August 23, 2012

Road Trip: Delivering “Our Bodies, Ourselves” and Sex Education Books to Rep. Todd Akin

Why mail the book “Our Bodies, Ourselves” when you can deliver it in person? Yes, a Chicago-to-Missouri road trip to Rep. Todd Akin’s office begins this afternoon to deliver copies of the newly revised and updated 40th anniversary edition of the landmark book.**

Seriously, who needs accurate women’s health information more than a member of Congress who thinks women can magically ward off pregnancies if their rape was “legitimate”? (So, what amazing feats have you accomplished with your uterus today?)

I’m traveling with the always awesome Anne Elizabeth Moore and a crew of Ladydrawers – Sara Drake, Rachel N. Swanson and Nicole Boyett - who are packing art supplies and snacks, making us pretty much invincible.

Our journey to deliver “Our Bodies, Ourselves” to Akin’s office will kick off at Women & Children First in Chicago, where we’ll scoop up their four remaining copies of the book and combine it with other educational reading material. Then we’ll hit the highway, 55 South to be precise. Wave when we go by!

Our plan is to deliver the books in person Friday morning at Akin’s St. Louis office. Stay tuned for updates from the road, and if you’re not already following us on Facebook or Twitter, start now.

In the meantime, how can you show your support for an educated Congress that believes rape is rape, period, and all women deserve access to basic reproductive health services? Visit OurBodiesOurVotes.org and join us!

**Hat tip to St. Louis Post-Dispatch Book Editor Jane Henderson, whose writing inspired this road trip.

 


July 2, 2012

How I Talk About Sex With My Kids

By Annie Brewster

My 13-year-old daughter is now in the throes of seventh grade Sex-Ed. Yesterday, while lingering at the table after dinner, just the two of us left, she asked: “Rubbing the clitoris is what makes sex feel good, right?”

I swallowed hard, hesitated for half a second, and then said “Yes. That’s a big part of it.” And the door was open for further discussion. What are the other ingredients of sex that “feel good”?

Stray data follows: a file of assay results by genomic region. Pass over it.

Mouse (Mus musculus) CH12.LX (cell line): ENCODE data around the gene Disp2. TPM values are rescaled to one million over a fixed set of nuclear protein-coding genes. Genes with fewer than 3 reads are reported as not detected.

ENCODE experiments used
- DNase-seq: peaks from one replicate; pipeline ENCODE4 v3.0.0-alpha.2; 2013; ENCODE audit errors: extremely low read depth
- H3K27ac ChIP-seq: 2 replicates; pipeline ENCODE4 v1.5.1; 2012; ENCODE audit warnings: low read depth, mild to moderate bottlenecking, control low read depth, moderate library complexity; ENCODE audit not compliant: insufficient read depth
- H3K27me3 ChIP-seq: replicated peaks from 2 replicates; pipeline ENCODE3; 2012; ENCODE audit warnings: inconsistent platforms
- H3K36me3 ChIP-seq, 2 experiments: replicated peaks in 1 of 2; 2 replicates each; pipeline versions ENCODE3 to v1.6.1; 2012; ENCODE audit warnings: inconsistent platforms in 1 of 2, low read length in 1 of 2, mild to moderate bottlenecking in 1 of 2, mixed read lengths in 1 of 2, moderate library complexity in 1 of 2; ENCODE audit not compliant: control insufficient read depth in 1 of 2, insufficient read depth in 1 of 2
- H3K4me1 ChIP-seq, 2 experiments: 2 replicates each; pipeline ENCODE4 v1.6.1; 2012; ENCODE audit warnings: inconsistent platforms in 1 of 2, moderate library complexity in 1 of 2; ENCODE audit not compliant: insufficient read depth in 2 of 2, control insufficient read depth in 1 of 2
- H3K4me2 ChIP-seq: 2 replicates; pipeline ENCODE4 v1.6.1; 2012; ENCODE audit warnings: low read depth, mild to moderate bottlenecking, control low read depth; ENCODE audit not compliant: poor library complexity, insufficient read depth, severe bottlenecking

We have always talked openly about sex and the human body. I am not squeamish on these topics, perhaps in part because I am a doctor, and when my children (now ranging in age from 5 to 15) ask questions, I believe in answering directly and honestly.

My now 13-year-old, a relatively uninhibited and curious child, asked about how babies are made when she was 3. Her favorite book was “It’s So Amazing” by Robie Harris, and she begged me to read it to her over and over again, so I did. She asked questions, and I answered. We talked about the sperm and the egg, the penis and the vagina, and how the sperm and egg meet up (i.e., the penis goes into the vagina), and for a while, we stopped there.

At some point, she discovered my diaphragm in the bathroom drawer, and, more than once, I found her using it as a frisbee. “That’s not a toy,” I would tell her. “That’s mommy’s.”

For a while, that was enough, and she would obediently put it away. It was a few more years before she pressed for more details, and I told her about birth control, after explaining that grown-ups sometimes have sex even when they don’t want to make babies. Now, we have moved on to the clitoris and the concept of pleasure.

In our house, we are not shy about nakedness, or at least I’m not. And I am not ashamed of how my body works. All of my children, at a young age, have watched me change a tampon–not a planned demonstration, but an incidental one–and have asked about what it is I am doing. Why the blood? I want my daughters, and my son, to know that menstruation is a normal, healthy part of growing up for females.

“This is something that happens to teenage girls and women about once a month,” I tell them. “It doesn’t hurt, and it is a good sign that my body is working the way it is supposed to.”

Listen to your body. Love your body. Respect your body, and respect others, too. This is part of my message, and I want my children to hear it, loud and clear.